Iowa State's NORML is working to to change a trademarking licensing policy that prohibited them from using Iowa State logos on their organization's shirts.
Iowa State's chapter of the National Organization for Reforming Marijuana Laws has contacted a freedom of speech watchdog organization called the Foundation for Individual Rights in Education [FIRE] about a recently changed trademark licensing policy. A T-shirt design for NORML was approved by Iowa State’s Trademark Licensing Office in 2012, but the decision was then reversed and the trademark policy was altered.
In a letter written to President Steven Leath, FIRE Program Officer Susan Kruth cited several concerns about the administration’s policies and how they seemed to single out NORML ISU. Among these concerns is the fact that the trademark licensing policy changes came as a result of external pressures from the surrounding community.
“In November 2012, after complaints from legislators and non-university community members, the office rescinded its approval of the shirt, stating that Cy’s image could not be used to promote activities that pose health risks,” Kruth said about Iowa State's trademark licensing office.
Iowa State’s new policy avoids endorsing “activities that pose health risks,” while the debate about the health risks of cannabis is still largely undefined by the medical community.
NORML ISU’s mission statement as defined on the ISU student organizations page is to “promote a better understanding of the current status of laws concerning cannabis [marijuana] in the state of Iowa, and in the United States at large and the medical, legal, environmental, economic and civil libertarian arguments for more reasonable treatment of cannabis in the laws of the state of Iowa and the United States.”
NORML ISU’s faculty adviser, Associate Professor of Psychology Eric Cooper, expressed his frustration with the decision-making process of ISU administration.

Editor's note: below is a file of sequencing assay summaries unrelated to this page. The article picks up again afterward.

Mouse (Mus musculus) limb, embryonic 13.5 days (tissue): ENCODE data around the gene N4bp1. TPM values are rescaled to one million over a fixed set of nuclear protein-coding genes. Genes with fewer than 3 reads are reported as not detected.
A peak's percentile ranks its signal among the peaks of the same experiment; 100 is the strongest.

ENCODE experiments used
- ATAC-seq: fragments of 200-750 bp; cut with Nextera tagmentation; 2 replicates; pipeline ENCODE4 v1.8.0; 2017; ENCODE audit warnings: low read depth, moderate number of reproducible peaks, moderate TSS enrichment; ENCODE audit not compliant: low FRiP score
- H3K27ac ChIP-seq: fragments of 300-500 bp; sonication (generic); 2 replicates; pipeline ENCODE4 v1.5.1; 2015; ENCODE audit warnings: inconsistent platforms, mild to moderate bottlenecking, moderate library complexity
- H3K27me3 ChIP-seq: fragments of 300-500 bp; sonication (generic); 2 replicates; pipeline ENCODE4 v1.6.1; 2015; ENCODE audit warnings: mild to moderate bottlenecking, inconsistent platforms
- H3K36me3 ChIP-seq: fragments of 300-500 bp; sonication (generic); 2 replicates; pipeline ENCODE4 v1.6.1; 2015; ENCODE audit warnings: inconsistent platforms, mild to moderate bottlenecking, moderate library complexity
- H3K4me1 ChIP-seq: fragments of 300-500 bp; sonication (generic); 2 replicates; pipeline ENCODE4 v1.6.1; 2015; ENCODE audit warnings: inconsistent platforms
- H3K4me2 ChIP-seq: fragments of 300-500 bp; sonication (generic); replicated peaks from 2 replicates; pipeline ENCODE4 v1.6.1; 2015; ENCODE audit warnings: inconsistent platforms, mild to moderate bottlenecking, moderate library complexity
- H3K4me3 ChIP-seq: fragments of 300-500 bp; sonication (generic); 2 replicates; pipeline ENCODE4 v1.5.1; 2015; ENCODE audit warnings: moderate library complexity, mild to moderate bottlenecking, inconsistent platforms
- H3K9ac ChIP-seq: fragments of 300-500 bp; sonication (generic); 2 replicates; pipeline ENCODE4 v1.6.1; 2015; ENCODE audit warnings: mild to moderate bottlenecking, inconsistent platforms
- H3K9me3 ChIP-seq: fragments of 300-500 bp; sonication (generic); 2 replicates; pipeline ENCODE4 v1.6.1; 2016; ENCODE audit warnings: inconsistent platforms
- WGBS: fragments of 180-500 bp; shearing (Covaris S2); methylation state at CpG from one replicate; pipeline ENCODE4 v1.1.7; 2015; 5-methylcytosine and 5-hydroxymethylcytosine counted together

“The administration disapproved a previously approved T-shirt in fall of 2012 just because the shirt had received bad publicity, not because it had violated any rules. The administration subsequently changed the rules for what student groups could put on t-shirts to specifically target some messages and not others,” Cooper said.
When asked why NORML made contact with FIRE, Cooper said that NORML ISU had reached the end of its ability to negotiate with the ISU Trademark Licensing Office and decided to seek legal advice concerning whether or not the new policy is in violation of the first amendment.
“From our perspective, the university is engaging in viewpoint discrimination against the group in order to avoid bad publicity,” Cooper said.
Cooper said that in changing policies to satisfy external complaints ISU administration has “forgotten what the purpose of a university is.”
"Throughout the process, the administration has seemed far more worried about protecting the university from bad publicity than about making ISU a place where ideas can be exchanged freely. The university is supposed to be a place that allows people to express unpopular opinions and debate issues of the day free from outside pressures,” Cooper said.
The final portion of the letter written to President Leath requested that ISU administration issue a response to FIRE’s assertion that NORML ISU’s first amendment rights are being violated in accordance with the new policy.
The original date for which the response was requested by was March 25, but according to Will Creeley, FIRE’s Director of Legal and Public Advocacy, ISU administration has requested and been allowed an extension of the response date to April 25..